I’d like to shed some light on a place I’m certain every single creative person has visited, but very few willingly admit to having been. No, I’m not talking about the island of cliché presets, or pen-tool purgatory, but rather the creative wasteland found in The Long Middle.
Whether you’re a professional, semi-pro, or hobbyist with big aspirations, the middle point of your endeavour can often feel like the single most prominent feature of your creative journey and it’s easy to get stuck there. You’ve taken the bold steps of starting, but you’re a long way from the elation of crossing the finish line. It’s a dark place, where fear, uncertainty and self-doubt reign supreme. In my experience, this creative middle exists on two separate, but related planes, which I think of as the micro and macro middles.
The Micro Middle:
The micro middle is encountered during a specific shoot, whether while capturing images or back in the office for post-production. Last year, I was hired to shoot the Canadian national slo-pitch softball championship. I love shooting sports and have nearly ten years of experience with everything from basketball to gymnastics to the heart-pounding roar of motorsport. Unfortunately, slo-pitch was completely new territory. I’d also just shifted to the Nikon D810 as my main camera body. It’s a stellar portrait and landscape camera, but not exactly the go-to choice for sports with its slower frame rate. Tucked into my camera bag was the new Nikon 200-500mm f/5.6 lens, raising additional question marks for me. When my first few images were missing the action and blurry from not compensating sufficiently for the long glass, panic set in: “What the hell am I doing? I’m out of my depth, won’t be able to get a single good shot for my client, and I’ll never be hired again!”
The Macro Middle:
The road to the macro middle is not paved with these acute equipment or technique-related doubts or frustrations, but it is every bit as insidious. It sneaks up on you when you think your images are great, but look over your shoulder and see other photographers producing jaw-dropping images that win award after award. It sinks in when you repeatedly hear “Great work, but it’s not a good fit for us.” from magazine editors or commercial clients you’ve pitched. When even your best images don’t seem to get the recognition or traction that you thought they deserved, or you start to feel your work is not as unique or original as you’d like it to be, the macro middle causes you to question your commitment to the creative life altogether.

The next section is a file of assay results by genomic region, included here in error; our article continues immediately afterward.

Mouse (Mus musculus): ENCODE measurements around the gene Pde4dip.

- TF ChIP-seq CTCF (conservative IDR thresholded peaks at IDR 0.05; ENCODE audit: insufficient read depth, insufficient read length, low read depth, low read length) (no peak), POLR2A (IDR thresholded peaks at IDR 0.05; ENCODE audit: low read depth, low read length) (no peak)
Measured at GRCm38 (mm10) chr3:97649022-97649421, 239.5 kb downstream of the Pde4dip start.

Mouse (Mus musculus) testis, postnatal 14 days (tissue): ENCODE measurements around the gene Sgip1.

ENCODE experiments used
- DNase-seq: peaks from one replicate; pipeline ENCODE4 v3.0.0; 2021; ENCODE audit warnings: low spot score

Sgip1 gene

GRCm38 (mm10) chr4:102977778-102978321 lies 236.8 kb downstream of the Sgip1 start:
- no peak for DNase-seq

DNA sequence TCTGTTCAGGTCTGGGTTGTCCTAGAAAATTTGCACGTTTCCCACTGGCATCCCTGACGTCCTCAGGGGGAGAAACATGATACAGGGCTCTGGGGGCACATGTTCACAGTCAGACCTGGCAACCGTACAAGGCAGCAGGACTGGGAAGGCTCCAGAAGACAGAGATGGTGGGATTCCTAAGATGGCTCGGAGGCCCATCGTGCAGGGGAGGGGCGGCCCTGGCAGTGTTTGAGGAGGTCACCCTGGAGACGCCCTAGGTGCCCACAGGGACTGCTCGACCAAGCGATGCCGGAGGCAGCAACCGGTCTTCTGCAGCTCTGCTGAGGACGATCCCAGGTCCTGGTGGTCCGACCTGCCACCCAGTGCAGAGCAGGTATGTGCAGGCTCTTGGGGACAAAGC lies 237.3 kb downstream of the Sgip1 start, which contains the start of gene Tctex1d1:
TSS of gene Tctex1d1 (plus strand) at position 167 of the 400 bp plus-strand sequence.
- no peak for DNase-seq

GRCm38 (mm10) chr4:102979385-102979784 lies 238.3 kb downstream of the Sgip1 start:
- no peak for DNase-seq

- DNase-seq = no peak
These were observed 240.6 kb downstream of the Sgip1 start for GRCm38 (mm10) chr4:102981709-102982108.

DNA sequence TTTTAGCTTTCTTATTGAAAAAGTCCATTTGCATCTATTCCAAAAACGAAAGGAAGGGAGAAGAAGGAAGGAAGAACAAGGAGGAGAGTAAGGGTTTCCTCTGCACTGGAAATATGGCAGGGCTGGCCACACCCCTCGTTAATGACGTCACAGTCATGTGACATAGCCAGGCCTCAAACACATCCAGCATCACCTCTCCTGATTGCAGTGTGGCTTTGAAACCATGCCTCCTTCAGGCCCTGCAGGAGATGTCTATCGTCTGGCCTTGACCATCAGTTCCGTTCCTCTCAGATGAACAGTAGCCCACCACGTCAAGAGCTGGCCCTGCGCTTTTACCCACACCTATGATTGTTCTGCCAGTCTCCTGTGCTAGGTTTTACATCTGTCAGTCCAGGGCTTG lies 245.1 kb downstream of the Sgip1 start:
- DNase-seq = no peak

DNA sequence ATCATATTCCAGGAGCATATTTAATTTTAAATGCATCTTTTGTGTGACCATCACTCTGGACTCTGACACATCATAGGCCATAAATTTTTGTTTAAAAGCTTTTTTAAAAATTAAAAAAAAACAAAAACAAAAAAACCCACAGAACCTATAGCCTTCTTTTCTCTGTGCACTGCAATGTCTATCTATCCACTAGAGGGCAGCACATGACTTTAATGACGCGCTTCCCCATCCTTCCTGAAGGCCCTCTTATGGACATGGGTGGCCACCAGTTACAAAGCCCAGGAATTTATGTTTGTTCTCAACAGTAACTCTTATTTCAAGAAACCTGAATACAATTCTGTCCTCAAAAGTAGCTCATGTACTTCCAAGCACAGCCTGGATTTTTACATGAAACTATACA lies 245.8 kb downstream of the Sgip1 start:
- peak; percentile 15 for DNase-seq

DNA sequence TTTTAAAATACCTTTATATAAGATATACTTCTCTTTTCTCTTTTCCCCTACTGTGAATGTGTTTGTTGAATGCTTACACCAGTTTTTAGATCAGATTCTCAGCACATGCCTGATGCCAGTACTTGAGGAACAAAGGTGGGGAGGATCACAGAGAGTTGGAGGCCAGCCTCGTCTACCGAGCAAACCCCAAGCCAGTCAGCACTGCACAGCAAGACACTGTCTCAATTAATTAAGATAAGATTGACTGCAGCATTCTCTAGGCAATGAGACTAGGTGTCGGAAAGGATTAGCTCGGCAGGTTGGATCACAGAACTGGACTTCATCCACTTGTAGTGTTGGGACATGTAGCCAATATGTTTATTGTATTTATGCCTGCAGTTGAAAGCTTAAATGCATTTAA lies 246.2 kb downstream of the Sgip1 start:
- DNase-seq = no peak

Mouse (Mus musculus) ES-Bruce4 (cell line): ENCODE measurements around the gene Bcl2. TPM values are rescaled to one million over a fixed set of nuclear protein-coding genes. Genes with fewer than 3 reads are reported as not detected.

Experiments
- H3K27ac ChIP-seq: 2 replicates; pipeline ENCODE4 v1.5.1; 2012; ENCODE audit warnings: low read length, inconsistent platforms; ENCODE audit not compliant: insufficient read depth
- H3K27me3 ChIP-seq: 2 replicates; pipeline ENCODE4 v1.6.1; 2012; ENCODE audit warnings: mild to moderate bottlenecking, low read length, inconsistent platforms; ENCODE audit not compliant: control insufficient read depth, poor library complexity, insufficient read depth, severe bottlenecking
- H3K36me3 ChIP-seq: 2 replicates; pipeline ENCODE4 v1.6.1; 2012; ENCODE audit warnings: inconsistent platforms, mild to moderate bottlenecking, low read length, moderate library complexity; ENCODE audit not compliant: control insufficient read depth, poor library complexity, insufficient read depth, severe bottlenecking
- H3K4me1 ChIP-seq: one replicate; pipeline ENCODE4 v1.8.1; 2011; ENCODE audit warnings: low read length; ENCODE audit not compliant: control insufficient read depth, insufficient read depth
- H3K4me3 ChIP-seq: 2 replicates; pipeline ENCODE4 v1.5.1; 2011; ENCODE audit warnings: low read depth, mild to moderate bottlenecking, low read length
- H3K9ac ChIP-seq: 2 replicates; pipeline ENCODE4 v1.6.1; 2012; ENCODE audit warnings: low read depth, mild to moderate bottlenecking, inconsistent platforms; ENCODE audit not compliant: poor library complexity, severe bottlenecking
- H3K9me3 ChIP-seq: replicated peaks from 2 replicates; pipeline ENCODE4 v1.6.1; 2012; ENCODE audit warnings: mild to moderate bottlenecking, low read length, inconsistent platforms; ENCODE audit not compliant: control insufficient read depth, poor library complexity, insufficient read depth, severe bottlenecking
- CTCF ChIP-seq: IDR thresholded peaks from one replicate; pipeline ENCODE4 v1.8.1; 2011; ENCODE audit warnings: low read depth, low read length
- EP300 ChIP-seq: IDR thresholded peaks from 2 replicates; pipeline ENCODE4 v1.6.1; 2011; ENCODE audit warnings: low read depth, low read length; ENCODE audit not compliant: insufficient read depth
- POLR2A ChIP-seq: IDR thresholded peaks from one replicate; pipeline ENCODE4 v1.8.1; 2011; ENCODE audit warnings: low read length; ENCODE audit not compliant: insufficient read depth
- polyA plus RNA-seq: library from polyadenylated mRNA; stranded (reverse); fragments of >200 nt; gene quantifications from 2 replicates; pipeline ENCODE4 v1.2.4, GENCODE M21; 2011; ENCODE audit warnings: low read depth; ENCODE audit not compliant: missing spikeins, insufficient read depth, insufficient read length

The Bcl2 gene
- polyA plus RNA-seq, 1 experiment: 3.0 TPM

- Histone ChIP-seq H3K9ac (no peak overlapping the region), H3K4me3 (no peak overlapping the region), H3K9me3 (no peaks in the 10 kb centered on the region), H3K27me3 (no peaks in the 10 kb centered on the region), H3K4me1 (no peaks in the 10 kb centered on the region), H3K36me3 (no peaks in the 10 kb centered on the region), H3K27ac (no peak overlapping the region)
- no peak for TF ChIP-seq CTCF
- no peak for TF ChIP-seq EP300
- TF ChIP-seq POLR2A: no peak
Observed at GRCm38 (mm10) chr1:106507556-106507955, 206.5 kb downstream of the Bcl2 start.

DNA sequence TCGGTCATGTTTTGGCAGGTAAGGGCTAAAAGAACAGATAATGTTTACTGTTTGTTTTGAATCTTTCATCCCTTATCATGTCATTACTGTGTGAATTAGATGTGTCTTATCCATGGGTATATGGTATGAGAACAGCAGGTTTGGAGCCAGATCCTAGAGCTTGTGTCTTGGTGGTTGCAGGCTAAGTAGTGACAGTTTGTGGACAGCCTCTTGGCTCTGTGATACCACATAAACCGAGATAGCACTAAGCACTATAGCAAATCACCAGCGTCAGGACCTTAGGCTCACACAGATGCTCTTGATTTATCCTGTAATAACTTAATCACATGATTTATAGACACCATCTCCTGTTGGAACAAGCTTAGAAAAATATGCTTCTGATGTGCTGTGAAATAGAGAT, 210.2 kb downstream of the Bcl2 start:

For both of these circumstances, the way out of the middle may not be clear, but there is always hope. During my slo-pitch shoot, practice and persistence were key to getting unstuck. I deliberately went out and shot a lower-level tournament at the same ball park a few weeks before the big show to get a feel for the game and how the new equipment would work. And when my client would have been happy with “just a few highlight shots” from each game, I put in the time and used each complete game as open photo-practice. By the time the championship games were being played, I could anticipate action on the field and confidently deliver well-framed, sharp images.
To deal with the all-encompassing macro middle despair, I highly recommend connecting with your peers and those who may be a level or two ‘above’ where you feel your career is at right now. If you’re going it alone, every ‘no’ feels like gut-wrenching rejection, but building a network of colleagues can be a real eye-opener. You’ll realize that even those you admire get bogged down from time to time, and there is always someone else whose work they are comparing themselves to as well. Having that community connection isn’t just good for commiserating. Good colleagues can open the door to collaborations and light a bit of a fire to get out there and push your creative limits with personal projects too.
Above all, it’s critical to realize that the doubt encountered when you’re stuck in the middle is actually a good sign. It never actually feels good, but fretting over the details and questioning whether you’re producing the type of work you’d like to is a sure sign that you actually care about the result. Embrace the self doubt. Those nagging questions and uncertainties help build self-awareness, which is key to personal and creative growth as well. Persistence, patience and connection can help move you beyond The Long Middle.
You can see more of Matt’s work at his website.